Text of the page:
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Medical Cannabis should be prescribed…


Doctors should be able to prescribe medical...

Doctors should be allowed to prescribe medical cannabis to patients who need it, the second stage of a Home Office-ordered review has concluded.

Home secretary Sajid Javid asked the Advisory Committee on the Misuse of Drugs (ACMD) to give a verdict on rescheduling marijuana after relaxing rules was recommended by England’s chief medical officer earlier this month.

The “short-term” advice from the Committee agreed there was sufficient evidence of benefits of cannabis in treating conditions like epilepsy.

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Relaxing current schedule one restrictions would help patients and enable more research into its benefits. it said.

“The ACMD advises that clinicians in the UK should have the option to prescribe Cannabis-derived medicinal products that meet the requirements for medicinal standards to patients with certain medical conditions,” its chair Dr Owen Bowden-Jones wrote.

It had been asked to recommend whether the change should occur within three weeks, but in its letter to Mr Javid the ACMD said the government should first put in place a system for classifying medical grade cannabis products.

There are issues with the variable “composition, effectiveness and purity” of current cannabis products on the market.

“It is important that clinicians, patients and their families are confident that any prescribed medication is both safe and effective,” Dr Bowden-Jones added.

Only products that have been deemed suitable by the Department of Health and Social Care (DHSC) and the Medicines and Healthcare Products Regulatory Authority (MHRA) promptly “should be given medicinal status,” he said.

Completing these new standards in a “timely manner” will allow doctors to quickly begin prescribing products which meet the standards and allow it to complete a longer-term review on exactly where cannabis products should be reclassified, the ACMD said.

It noted there were “a number of internationally available products” that could meet this definition.

These would be pharmaceutically-produced products, which could include cannabis oils prescribed in the high profile case of 12-year-old Billy Caldwell, who uses cannabis to treat his rare form of epilepsy. However, it would not cover grown leaf cannabis.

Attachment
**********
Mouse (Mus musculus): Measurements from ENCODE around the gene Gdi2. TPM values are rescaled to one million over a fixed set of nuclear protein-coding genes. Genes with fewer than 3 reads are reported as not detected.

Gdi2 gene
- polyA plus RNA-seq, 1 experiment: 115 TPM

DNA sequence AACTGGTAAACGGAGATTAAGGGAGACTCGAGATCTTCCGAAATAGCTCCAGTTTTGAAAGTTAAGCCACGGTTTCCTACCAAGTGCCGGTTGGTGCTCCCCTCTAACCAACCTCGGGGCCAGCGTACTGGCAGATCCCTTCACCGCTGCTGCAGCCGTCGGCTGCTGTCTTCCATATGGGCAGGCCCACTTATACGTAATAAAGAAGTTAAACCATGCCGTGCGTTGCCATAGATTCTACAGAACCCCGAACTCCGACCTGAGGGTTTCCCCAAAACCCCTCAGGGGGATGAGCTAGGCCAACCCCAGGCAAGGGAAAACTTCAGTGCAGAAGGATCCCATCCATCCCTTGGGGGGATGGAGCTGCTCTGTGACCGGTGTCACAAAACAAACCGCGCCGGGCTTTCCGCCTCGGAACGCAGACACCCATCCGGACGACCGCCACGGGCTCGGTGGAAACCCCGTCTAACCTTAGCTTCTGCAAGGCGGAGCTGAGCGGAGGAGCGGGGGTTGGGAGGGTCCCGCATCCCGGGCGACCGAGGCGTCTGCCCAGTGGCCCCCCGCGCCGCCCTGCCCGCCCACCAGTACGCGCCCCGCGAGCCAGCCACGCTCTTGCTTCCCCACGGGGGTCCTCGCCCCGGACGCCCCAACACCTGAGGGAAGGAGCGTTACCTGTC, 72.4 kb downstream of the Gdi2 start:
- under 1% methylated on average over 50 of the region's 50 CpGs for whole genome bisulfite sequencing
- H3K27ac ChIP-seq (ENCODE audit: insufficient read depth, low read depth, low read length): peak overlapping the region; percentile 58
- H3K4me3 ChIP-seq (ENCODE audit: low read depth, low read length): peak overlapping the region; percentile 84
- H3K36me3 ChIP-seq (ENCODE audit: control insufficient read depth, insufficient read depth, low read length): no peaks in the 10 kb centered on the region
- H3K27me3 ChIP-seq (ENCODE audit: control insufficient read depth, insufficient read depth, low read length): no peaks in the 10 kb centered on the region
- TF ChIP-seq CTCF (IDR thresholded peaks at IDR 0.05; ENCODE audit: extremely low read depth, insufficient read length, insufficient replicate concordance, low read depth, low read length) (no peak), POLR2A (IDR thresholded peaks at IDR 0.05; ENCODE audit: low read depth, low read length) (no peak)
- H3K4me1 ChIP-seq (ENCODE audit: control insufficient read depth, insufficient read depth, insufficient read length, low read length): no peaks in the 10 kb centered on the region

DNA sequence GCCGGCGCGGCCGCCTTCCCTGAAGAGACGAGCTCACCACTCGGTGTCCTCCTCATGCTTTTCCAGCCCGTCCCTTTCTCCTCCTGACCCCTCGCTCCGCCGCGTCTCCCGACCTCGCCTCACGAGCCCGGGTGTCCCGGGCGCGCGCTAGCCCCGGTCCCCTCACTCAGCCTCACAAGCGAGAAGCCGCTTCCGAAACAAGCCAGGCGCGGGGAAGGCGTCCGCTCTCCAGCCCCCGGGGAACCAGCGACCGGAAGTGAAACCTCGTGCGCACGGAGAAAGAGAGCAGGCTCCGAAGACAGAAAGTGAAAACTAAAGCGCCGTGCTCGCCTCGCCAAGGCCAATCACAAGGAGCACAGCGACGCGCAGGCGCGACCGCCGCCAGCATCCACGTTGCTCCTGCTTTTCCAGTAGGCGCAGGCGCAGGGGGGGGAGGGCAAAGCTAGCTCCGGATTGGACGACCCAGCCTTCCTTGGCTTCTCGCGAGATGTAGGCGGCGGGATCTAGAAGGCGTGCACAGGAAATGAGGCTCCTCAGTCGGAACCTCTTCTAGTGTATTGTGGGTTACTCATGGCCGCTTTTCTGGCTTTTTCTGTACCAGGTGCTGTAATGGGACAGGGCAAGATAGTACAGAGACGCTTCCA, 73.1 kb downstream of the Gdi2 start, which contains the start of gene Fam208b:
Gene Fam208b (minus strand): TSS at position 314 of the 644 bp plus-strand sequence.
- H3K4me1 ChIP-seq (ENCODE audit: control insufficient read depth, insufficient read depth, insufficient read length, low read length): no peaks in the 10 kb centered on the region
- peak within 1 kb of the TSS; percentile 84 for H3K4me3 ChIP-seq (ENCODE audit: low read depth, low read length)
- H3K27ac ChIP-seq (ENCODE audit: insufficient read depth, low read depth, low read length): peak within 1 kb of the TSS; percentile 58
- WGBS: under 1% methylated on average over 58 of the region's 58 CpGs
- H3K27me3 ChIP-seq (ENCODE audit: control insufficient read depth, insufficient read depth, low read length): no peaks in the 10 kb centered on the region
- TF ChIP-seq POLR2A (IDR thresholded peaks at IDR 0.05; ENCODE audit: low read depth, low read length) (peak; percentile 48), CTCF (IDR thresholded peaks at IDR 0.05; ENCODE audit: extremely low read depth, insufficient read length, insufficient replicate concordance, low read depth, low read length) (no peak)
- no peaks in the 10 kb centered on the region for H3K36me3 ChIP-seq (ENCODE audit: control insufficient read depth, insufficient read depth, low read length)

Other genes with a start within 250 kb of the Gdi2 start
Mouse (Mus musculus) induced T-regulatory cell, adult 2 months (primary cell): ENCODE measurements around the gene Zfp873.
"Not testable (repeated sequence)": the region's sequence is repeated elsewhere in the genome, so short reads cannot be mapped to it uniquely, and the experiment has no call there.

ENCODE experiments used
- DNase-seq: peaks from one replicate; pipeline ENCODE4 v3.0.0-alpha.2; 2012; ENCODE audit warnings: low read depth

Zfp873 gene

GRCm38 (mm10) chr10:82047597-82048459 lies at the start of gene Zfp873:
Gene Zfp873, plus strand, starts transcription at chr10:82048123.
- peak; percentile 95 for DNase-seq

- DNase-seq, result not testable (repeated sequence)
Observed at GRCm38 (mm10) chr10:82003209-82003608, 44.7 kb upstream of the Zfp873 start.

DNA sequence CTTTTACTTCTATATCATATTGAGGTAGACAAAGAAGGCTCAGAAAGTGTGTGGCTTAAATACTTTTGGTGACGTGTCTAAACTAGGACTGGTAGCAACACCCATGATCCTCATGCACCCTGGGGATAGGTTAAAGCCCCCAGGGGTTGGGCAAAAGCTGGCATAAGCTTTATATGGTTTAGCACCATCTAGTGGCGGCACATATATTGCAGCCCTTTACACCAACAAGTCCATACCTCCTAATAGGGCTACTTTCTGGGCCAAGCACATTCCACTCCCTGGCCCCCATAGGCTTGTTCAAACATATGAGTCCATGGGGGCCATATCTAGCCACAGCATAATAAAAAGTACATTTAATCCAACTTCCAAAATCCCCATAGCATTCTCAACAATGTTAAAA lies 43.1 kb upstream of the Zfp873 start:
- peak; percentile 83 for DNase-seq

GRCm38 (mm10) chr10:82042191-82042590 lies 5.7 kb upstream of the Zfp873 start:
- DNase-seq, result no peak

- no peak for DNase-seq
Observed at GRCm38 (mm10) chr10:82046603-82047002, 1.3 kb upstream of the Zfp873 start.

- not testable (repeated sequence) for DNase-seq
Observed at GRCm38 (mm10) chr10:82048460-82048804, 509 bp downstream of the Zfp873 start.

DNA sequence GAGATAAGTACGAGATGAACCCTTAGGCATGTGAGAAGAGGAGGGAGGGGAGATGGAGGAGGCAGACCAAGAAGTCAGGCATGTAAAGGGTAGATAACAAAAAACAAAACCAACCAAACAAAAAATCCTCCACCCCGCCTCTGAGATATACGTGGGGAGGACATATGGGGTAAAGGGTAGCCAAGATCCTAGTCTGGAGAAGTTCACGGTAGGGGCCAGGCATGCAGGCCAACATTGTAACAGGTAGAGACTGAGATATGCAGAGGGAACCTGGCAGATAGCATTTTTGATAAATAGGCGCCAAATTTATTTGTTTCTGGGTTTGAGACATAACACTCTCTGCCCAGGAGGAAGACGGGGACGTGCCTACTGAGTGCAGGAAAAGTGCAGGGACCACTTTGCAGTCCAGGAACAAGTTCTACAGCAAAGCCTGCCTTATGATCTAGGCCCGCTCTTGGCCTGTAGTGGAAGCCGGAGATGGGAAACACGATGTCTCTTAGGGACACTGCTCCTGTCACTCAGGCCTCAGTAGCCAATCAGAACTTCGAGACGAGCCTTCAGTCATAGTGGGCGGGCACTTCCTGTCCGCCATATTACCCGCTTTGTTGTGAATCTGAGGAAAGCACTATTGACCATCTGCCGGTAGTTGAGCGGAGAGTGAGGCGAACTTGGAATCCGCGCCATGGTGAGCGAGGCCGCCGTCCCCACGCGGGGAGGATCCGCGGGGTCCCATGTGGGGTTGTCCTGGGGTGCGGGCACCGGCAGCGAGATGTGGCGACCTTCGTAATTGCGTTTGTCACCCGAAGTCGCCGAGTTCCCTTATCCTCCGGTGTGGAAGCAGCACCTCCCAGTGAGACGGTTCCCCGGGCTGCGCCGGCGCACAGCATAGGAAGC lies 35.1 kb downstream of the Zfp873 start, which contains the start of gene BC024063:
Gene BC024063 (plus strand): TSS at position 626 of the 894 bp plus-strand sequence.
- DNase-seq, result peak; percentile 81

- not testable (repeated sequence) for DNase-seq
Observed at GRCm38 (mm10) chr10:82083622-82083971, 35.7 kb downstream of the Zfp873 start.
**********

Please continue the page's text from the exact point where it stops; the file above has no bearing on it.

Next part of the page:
Currently all cannabis products are schedule one of the misuse of drugs regulations, meaning they legally have no therapeutic benefit. Heroin (diamorphine) and several cocaine-derived products are schedule two.

The Home Office was forced into the current review of drug laws after cancelling Billy Caldwell’s prescription, which helps treat his severe form of epilepsy. His mother Charlotte travelled to Canada to get new stocks of the medication, which is illegal in the UK because it has a higher level of THC – the psychoactive compound that causes cannabis’ high.

His medicine was confiscated at customs and when Billy’s seizures returned the Home Office granted an emergency license and ordered the current review.

The ACMD recommendations says new cannabis products must be backed with long term safety evidence from clinical trials. These have previously been difficult to conduct and it adds that the issues around effective research apply to other schedule one drugs as well, such as LSD, and wider reform should be considered.

It also says new regulatory measures will be needed for doctors and pharmacists to prevent medications with a high potential for recreational abuse being sold on the black market.

Home Secretary Sajid Javid said he was “grateful for the review and to the Advisory Council on the Misuse of Drugs for their short-term advice on scheduling.”

He added: “I am carefully considering both recommendations and will make a decision shortly.”

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